Sunday, July 21, 2024
NewsFed prepares strict requirements for potential private dry port developers 

Fed prepares strict requirements for potential private dry port developers 

The federal government has drafted legislation that introduces stringent requirements for private dry port and logistics terminal developers looking to make an entrance into Ethiopia’s state dominated logistics sector.

The draft is part of a 10-year strategy to liberalize the logistics sector, and accompanies government introduced initiatives to award multimodal transport licenses to foreign or local investors. 

Several investors have been bidding for a license that would see them fight for market share with the state-owned giant Ethiopian Shipping and Logistics Services Enterprise (ESLSE), but, despite several tenders, there has yet to be a single license awarded.

The Ministry of Transport and Logistics has now come up with a draft directive to provide the legal frameworks on which foreign and private investors can take part in dry port and terminal development as well as service provision.

The draft directs investors wishing to develop a dry port to first identify a location near transport infrastructure connected to a sea port. Close government supervision, requirements for various kinds of machinery and equipment, as well as the inclusion of a logistics hub, logistics park, and terminal are part of the terms introduced for potential dry port developers.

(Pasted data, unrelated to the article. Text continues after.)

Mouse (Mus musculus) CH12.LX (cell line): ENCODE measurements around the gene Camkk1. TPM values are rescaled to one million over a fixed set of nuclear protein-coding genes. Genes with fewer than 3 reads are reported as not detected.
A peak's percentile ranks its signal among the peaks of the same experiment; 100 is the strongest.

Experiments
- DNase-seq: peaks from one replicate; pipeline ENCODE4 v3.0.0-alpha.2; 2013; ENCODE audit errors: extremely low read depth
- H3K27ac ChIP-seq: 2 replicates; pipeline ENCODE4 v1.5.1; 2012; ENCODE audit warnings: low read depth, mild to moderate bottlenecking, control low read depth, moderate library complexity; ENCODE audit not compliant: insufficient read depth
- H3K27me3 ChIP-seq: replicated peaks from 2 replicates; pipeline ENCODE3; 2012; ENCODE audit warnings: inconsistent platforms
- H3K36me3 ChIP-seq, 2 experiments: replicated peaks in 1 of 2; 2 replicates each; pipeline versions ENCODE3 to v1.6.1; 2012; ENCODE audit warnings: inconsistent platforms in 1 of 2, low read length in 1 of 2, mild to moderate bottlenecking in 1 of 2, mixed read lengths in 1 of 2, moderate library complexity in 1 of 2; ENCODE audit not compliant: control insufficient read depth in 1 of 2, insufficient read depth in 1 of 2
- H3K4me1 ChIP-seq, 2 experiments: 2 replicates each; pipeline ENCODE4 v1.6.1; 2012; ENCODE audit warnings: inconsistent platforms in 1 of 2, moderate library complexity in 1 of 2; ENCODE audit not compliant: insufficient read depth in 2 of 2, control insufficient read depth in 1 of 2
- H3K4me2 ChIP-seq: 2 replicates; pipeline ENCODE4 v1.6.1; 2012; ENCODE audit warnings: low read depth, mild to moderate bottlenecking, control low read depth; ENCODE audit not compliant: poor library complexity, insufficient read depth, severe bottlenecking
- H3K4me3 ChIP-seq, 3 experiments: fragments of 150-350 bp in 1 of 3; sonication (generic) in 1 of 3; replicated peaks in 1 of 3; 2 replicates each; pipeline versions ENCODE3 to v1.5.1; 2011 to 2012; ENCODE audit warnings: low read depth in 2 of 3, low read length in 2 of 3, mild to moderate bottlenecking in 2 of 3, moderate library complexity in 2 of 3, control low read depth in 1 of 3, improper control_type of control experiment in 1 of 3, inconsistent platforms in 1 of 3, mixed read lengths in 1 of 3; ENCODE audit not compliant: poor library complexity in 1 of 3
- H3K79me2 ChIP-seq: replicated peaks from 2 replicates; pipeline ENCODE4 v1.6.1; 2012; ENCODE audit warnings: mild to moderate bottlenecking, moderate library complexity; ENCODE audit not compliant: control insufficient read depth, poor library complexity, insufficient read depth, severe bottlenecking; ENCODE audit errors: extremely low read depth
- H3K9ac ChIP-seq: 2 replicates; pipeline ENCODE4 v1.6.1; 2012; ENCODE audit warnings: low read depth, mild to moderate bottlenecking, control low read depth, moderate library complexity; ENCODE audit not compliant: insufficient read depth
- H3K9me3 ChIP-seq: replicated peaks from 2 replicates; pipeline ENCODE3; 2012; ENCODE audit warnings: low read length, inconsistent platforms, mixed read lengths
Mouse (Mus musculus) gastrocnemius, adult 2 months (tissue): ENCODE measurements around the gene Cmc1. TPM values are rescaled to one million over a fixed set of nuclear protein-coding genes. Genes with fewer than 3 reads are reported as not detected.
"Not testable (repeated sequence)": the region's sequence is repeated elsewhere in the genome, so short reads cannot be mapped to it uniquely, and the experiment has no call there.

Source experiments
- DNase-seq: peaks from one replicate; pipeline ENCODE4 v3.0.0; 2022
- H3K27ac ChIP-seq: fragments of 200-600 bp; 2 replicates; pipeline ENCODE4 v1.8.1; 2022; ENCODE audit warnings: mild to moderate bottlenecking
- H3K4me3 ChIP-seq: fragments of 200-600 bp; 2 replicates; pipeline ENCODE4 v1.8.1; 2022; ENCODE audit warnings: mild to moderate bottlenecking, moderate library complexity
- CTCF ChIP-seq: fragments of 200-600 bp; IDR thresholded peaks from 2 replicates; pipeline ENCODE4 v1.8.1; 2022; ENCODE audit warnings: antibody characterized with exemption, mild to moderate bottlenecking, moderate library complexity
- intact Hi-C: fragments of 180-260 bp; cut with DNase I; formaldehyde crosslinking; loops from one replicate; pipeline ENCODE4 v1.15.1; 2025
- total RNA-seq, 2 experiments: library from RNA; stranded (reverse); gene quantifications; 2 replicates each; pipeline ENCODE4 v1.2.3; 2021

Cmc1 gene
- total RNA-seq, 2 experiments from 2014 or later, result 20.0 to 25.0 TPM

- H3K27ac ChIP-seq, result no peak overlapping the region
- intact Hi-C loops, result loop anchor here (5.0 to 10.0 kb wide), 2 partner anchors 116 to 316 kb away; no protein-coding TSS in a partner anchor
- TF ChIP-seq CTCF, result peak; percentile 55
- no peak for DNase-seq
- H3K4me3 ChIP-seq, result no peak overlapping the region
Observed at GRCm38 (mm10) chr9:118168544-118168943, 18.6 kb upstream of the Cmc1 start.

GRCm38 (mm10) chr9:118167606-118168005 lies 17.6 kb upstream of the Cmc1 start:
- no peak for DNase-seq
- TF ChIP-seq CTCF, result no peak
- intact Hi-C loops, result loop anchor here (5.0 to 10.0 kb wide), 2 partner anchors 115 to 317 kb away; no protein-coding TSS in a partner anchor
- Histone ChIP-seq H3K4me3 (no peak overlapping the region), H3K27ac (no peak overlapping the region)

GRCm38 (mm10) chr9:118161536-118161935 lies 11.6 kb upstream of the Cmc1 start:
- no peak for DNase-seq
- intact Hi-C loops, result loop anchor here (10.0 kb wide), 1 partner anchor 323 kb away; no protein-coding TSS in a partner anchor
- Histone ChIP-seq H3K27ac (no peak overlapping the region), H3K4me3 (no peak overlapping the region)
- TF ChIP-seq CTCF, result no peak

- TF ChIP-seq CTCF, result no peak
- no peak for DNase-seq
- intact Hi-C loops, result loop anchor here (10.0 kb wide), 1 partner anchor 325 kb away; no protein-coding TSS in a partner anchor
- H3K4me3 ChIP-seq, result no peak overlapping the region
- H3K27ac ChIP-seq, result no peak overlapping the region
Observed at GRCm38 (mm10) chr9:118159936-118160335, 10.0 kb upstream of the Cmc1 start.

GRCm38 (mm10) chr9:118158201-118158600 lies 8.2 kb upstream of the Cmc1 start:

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A former State Minister for Transport and Director-General of the Ethiopian Maritime Authority (EMA), Yehualashet Jemere (Eng.) was among the senior officials who worked on legal preparations for the government’s initiative to liberalize the logistics sector.

He explains that during his tenure at the Authority, he consulted with officials at the Finance Ministry to introduce provisions to include private dry port developers and other logistics sector actors in the investment incentive regulation revised two years ago. 

“We made sure that investors in various logistics businesses, including dry ports, were included in the investment incentives,” he told The Reporter. “The idea was to awaken the private sector to engage in this business.” 

According to the directive, a dry port and terminal must include a logistics hub, logistics park, and special terminal. 

A logistics hub should sit on a plot of at least 80 hectares, 34 of which are to be dedicated to various terminals, including container terminals. The hub is also expected to have space to park at least 100 heavy trucks.

The directive sets the minimum size for logistics parks at 33 hectares, four hectares for an intermodal terminal, 1.5 hectares for vehicle terminals, three hectares for consolidated cargo, two hectares for dry bulk cargo terminals, and an additional 2.5 hectares for container cargo terminals.

Yehualaeshet, who now works as a private consultant, observes the stricter requirements are likely meant to ensure high standards and smooth cargo flow.

“Dry ports are expected to have improved facilities,” he said.

 

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